Major time commitments are regularly called for in schools: for musical or dramatic performances, athletic seasons, and some classes too. Could we improve the way such opportunities are scheduled so that  students can experience as many as possible each year without creating a killer workload for themselves at critical times during the year?

Challenges

What if schools offered “challenges” that lasted for either half or a full semester? Each student could be required to be enrolled in two challenges at all times. A dramatic or musical performance would count as a challenge, as would a varsity sport, as would any number of academic and extra-curricular offerings. To qualify as a “challenge”, an offering would have to:

  1. Culminate in a public performance, presentation, or display of student work.
  2. Involve extensive Continue reading Scheduling for Curricular Depth and Challenge

Lecturing: There Are Better Ways ToTeach

Many widely used math textbooks seem written for a traditional “lecture-style” teacher. They can be challenging to teach from if you are trying to reduce time spent “talking at” the class.

Some of the NSF-funded mathematics texts published over the past decade make it much easier for a teacher to avoid lecture mode, but:

– from a parent’s perspective, some texts don’t seem to have much of a role for the teacher, so how can/should a teacher add obvious value (in student and parent eyes) to what is in the text?

– the lack of prominently highlighted boxes around all information needed for the test is a source of student gripes. Students need to re-learn “how to learn” when a text or teacher takes a different approach, so time and effort needs to be devoted to this at the start of the year.

– the format of each unit can begin to Continue reading Lecturing: There Are Better Ways ToTeach

Game-like Engagement

A New York Times Magazine article titled “Games Theory” (September 19, 2010) mentioned some interesting points:

– “going to school can and should be more like playing a game, which is to say it could be made more participatory, more immersive and also, well, fun.”

– One way to “make school more relevant and engaging” to those who find it boring and are therefore at risk of dropping out is “to stop looking so critically at the way children use media and to start exploring how that energy might best be harnessed to help drive them academically”

– Games provide “‘failure-based learning,’ in which failure is brief, surmountable, often exciting and therefore not scary.” Students will “Fail until they win.”

– “Failure in an academic environment is depressing. Failure in a video game is pleasant. It’s completely aspirational.”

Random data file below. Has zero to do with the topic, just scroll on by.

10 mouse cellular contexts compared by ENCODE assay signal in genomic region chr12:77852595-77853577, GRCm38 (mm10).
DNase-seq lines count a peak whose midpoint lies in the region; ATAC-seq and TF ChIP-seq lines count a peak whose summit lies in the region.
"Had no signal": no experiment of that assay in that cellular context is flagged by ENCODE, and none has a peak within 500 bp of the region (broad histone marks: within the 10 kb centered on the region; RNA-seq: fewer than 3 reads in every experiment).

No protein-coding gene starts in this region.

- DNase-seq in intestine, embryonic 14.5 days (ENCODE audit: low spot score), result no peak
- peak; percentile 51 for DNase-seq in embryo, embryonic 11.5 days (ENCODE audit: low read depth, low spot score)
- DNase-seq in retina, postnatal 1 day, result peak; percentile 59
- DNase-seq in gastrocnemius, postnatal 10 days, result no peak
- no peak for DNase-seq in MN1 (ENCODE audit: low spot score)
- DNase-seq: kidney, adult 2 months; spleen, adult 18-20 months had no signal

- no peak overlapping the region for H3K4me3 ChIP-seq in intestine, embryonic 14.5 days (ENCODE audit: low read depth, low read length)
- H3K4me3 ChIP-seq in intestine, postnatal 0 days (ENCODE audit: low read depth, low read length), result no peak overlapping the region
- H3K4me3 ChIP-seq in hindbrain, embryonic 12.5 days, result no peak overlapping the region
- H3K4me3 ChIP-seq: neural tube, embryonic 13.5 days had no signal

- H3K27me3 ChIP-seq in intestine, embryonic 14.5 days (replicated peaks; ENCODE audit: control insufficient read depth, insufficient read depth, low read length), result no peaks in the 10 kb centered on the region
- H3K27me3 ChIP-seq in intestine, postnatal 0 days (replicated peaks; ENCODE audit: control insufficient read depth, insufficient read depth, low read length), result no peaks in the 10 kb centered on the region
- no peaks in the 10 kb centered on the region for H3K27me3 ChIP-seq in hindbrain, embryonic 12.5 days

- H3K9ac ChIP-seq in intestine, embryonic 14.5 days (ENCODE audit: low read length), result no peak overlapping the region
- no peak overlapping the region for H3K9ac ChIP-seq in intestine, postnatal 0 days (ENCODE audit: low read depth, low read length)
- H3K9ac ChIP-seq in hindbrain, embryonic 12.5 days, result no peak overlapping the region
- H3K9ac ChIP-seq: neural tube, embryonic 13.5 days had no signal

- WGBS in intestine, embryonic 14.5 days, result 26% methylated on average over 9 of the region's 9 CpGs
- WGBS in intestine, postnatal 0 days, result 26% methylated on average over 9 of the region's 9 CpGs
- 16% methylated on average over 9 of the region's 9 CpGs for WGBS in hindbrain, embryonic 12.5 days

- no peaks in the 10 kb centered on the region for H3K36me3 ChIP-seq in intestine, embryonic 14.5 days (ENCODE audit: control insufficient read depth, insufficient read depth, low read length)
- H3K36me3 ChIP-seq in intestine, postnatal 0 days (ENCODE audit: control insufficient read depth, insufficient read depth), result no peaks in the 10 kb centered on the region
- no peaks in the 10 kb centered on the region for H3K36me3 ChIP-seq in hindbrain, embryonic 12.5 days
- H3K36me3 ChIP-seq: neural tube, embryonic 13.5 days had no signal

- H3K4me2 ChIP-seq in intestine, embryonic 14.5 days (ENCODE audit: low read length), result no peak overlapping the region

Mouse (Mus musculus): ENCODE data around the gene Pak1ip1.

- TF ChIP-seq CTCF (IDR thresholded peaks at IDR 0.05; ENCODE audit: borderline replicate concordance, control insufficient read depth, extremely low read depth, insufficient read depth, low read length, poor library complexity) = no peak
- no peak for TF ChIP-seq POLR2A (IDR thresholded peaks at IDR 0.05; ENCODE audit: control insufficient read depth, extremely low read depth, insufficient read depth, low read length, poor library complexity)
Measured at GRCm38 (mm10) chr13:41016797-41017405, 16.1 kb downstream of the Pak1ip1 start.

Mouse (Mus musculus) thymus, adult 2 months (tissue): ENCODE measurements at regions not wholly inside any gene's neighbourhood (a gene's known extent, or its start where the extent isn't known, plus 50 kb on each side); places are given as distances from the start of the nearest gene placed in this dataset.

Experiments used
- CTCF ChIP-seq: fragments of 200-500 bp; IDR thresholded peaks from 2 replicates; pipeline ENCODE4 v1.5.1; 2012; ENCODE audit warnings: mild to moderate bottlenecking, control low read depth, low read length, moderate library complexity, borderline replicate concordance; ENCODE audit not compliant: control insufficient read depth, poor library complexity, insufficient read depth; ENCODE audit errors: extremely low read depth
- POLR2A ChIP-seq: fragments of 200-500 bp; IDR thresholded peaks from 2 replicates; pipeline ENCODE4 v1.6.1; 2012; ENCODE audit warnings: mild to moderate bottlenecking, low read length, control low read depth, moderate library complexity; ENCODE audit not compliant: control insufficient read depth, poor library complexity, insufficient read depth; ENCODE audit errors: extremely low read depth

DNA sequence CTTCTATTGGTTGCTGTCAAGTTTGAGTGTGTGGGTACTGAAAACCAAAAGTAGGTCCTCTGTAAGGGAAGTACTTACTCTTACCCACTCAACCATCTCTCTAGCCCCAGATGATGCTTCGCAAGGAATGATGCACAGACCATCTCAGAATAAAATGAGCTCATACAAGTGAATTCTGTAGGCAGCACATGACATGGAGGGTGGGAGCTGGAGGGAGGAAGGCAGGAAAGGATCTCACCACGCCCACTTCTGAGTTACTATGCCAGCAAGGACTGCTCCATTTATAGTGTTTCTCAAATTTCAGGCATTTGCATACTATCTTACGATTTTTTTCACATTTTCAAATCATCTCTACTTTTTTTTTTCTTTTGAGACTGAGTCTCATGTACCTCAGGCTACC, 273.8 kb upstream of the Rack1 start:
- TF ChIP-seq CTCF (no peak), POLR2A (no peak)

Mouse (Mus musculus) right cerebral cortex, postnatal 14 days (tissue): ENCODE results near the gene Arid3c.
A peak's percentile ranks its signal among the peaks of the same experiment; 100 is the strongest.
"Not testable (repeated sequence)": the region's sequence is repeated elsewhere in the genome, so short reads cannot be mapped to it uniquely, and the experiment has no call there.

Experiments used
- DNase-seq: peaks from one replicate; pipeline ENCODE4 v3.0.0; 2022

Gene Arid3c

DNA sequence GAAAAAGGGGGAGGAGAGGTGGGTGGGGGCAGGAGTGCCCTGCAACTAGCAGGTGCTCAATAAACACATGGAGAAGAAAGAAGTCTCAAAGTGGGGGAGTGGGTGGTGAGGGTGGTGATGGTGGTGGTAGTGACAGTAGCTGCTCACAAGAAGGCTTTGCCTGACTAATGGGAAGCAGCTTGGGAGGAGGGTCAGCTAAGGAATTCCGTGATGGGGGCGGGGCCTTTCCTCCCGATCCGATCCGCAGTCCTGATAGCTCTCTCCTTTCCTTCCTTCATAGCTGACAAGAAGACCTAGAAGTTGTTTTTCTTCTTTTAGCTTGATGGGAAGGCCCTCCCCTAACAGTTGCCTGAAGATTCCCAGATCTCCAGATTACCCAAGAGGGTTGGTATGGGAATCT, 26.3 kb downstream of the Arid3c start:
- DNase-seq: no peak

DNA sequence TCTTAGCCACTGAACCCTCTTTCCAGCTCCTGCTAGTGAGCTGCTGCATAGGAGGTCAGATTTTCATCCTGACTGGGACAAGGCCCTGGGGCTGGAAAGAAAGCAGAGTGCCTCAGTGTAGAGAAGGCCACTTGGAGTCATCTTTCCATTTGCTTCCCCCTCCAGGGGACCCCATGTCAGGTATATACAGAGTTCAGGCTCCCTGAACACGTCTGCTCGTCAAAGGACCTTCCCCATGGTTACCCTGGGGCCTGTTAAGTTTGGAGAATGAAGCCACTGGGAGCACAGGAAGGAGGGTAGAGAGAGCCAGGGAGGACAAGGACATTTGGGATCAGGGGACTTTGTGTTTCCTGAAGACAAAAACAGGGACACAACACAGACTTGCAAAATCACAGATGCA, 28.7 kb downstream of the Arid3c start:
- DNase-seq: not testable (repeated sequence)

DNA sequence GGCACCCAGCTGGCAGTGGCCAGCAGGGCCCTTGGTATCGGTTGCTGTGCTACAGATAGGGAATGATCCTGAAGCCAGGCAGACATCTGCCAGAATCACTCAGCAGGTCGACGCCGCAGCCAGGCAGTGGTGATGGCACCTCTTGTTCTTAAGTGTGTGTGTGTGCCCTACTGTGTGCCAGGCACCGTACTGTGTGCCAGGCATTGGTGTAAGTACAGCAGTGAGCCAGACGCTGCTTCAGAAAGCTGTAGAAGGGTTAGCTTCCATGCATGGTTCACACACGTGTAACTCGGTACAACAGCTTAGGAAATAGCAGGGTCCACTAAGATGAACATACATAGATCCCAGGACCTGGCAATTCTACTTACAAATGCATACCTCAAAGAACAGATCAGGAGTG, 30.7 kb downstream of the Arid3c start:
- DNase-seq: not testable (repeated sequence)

– “When it comes to capturing and keeping Continue reading Game-like Engagement

Uncover the Hidden Game

The title of this posting is the title of a chapter in “Making Learning Whole”, by David Perkins (2009), which I mentioned in my previous posting.  I recommend it highly.

What is the “hidden game” in High School mathematics? What mindsets, approaches, techniques, etc. do those comfortable with the work asked of them rely upon, yet perhaps neglect to Continue reading Uncover the Hidden Game

Learn the Game of Learning

The title of this posting is the title of a chapter in “Making Learning Whole”, by David Perkins (2009). Of the books on education I have read to date, this is the first that resonated completely with me.  He describes the way I try to teach, and more – thus giving me much to reflect upon.  I recommend it highly.

The list of skills related to “the game of learning” I see as being most important for math and science students to acquire, and therefore worth devoting some time to teaching explicitly over the course of the school year (since they are also more generally applicable) are:

  • What is it you need to learn: a concept, a skill, or a fact? Concepts can often require thought, and time spent discussing them with others while being watchful for subtleties. Skills often require repetition and varying levels of difficulty. Facts can sometimes be obvious if they are based on an underlying concept; if the facts are not obvious, search for a way to link them to one or more concepts or themes, then practice retrieving them along with related information.
  • Frustration is a normal part of the learning process, one which can often lead to greater understanding and retention once you have worked your way through it. Expect to become Continue reading Learn the Game of Learning